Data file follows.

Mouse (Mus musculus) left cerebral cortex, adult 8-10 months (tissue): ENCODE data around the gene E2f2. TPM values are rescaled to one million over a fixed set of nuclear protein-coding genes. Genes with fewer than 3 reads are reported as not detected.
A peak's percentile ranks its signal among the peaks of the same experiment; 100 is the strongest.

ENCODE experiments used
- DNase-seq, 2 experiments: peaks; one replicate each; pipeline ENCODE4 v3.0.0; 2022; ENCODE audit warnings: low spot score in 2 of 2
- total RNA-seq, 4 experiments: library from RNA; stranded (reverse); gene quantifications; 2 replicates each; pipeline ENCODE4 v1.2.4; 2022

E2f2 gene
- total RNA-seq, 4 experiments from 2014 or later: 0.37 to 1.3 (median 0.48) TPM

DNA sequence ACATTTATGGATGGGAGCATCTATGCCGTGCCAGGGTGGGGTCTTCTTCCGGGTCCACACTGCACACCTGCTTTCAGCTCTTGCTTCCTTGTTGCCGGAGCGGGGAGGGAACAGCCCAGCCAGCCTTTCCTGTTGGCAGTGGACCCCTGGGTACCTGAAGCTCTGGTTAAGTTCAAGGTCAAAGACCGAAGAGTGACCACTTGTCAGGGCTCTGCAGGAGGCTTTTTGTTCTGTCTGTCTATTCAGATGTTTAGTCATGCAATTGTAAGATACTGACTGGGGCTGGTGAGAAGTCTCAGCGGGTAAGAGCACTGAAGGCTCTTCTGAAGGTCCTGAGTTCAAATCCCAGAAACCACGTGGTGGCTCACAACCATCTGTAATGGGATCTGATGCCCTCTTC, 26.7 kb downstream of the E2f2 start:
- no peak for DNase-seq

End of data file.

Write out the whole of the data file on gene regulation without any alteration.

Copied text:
Mouse (Mus musculus) left cerebral cortex, adult 8-10 months (tissue): ENCODE data around the gene E2f2. TPM values are rescaled to one million over a fixed set of nuclear protein-coding genes. Genes with fewer than 3 reads are reported as not detected.
A peak's percentile ranks its signal among the peaks of the same experiment; 100 is the strongest.

ENCODE experiments used
- DNase-seq, 2 experiments: peaks; one replicate each; pipeline ENCODE4 v3.0.0; 2022; ENCODE audit warnings: low spot score in 2 of 2
- total RNA-seq, 4 experiments: library from RNA; stranded (reverse); gene quantifications; 2 replicates each; pipeline ENCODE4 v1.2.4; 2022

E2f2 gene
- total RNA-seq, 4 experiments from 2014 or later: 0.37 to 1.3 (median 0.48) TPM

DNA sequence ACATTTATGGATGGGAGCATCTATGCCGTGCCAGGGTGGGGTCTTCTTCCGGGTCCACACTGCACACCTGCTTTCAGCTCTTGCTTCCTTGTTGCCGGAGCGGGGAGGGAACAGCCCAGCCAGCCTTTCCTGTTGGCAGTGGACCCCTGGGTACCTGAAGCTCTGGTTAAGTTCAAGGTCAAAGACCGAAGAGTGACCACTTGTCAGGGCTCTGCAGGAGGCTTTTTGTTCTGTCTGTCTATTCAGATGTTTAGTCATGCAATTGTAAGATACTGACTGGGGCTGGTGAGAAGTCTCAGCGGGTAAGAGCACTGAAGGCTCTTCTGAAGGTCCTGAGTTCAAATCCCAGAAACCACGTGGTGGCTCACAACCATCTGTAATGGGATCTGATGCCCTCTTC, 26.7 kb downstream of the E2f2 start:
- no peak for DNase-seq